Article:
The past few decades have been an explosion of technology. It's wild to think about how much things have changed even from when we were kids to now.
So when redditor u/chevroletstyleline asked, "What is something that you actually remember being new technology, but is now obsolete?" people had lots of nostalgic suggestions. Here are some of the most upvoted ones:
1. CD-ROM encyclopedias:
"Interactive encyclopedias on CDs. I remember being amazed as a kid, so much information, sound clips, music, images, even videos and easy search. Now you just have all of that and so much more on wiki."
3. Rewritable CDs:
"At some point in the late '90s, Best Buy had a Black Friday sale on writable DVDs. I bought 200. I have about 150 of them left."
4. Car CD players, especially the ~fancy~ ones with a six-disc changer:
"CD players, especially in cars. I thought the best thing ever would be to have a CD changer in my car. Now my car doesn't even have a CD player."
5. Caller ID devices:
"I used to think we were so fancy since we had the little box with the screen that showed name and number before anyone else we knew had one."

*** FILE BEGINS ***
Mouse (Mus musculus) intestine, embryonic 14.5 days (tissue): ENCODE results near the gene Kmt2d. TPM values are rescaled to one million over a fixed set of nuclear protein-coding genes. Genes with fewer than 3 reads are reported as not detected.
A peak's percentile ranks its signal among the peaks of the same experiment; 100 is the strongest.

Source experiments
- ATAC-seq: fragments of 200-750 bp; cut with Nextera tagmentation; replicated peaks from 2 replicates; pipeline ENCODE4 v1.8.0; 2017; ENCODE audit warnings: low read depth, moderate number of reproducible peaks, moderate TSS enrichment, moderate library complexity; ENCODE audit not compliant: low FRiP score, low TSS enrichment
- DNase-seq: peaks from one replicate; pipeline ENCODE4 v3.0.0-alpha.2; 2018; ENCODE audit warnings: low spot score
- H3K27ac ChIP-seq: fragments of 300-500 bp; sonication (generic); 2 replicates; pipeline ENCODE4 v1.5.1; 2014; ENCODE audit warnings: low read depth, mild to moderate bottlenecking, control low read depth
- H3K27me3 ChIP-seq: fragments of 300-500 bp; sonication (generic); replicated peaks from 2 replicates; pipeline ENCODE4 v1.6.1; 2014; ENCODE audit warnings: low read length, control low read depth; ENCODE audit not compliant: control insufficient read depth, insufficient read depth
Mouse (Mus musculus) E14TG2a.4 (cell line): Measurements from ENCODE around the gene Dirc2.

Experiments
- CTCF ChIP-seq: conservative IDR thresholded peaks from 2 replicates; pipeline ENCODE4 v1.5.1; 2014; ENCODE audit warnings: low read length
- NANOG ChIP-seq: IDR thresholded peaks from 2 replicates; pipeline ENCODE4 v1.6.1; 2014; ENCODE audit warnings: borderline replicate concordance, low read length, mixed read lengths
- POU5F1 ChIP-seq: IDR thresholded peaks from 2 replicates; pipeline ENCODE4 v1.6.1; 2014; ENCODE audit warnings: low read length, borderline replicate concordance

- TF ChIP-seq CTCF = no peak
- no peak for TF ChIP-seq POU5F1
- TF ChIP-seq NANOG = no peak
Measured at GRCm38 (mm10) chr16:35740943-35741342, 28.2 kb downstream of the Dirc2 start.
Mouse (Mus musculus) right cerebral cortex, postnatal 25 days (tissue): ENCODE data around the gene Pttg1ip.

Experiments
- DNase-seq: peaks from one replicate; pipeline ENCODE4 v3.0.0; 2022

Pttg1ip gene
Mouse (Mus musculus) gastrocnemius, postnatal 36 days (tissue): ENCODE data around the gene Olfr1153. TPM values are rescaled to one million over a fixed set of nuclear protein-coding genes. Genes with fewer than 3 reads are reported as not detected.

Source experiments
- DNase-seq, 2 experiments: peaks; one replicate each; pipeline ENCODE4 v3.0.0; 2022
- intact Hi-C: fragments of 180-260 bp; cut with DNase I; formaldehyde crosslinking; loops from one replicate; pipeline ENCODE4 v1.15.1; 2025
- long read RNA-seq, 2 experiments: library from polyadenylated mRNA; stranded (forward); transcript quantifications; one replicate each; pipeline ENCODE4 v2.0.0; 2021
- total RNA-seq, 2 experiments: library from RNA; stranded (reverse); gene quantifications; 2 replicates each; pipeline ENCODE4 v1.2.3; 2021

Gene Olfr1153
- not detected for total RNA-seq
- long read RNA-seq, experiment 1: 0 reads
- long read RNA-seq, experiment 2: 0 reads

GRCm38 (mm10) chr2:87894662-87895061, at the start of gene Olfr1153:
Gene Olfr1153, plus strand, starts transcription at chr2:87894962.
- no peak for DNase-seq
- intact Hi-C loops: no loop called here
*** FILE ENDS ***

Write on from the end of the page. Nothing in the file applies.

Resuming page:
6. MP3 players:
"Dedicated MP3 players. Going from a Walkman to a Discman to an MP3 player was huge. 'I can have ALL my albums on this one device!?'
These days people look at me funny for not just using my phone. But the iPod classic is still the best music device I've ever found."
7. T9 texting:
"T9 texting. I learned an entirely new way of relaying language and will never use it again."
"WebTV. An internet box that connected to the phone line and the TV. Internet access without a full-on computer!"
"Custom ringtones. It used to be such a huge industry back in the day, and people would actually pay money for shitty 8-bit versions of songs to play when people called them. Now most people I know just keep their phones on vibrate or silent and use default ringtones."
11. Nintendo 64 graphics:
"I specifically remember sitting on the living room floor with my brother, playing Ocarina of Time on the N64 and saying to each other, 'Man, graphics can’t get better than this.'"
12. GPS devices, like TomToms and Garmins:
"I remember when GPS devices came out — that was huge. No more printing out directions; the little machine will direct you. Pretty much immediately the same exact thing was added to smartphones. I bet my dad still has his GPS in his glovebox, dusty as all hell."
13. And finally, payphone calling cards:
"You'd buy a phone card so that you could use it in a payphone and never have to worry about having change. They converted half the phoneboxes to take them, which must have been a major infrastructure operation. This must have been the 1980s I think. Now completely forgotten."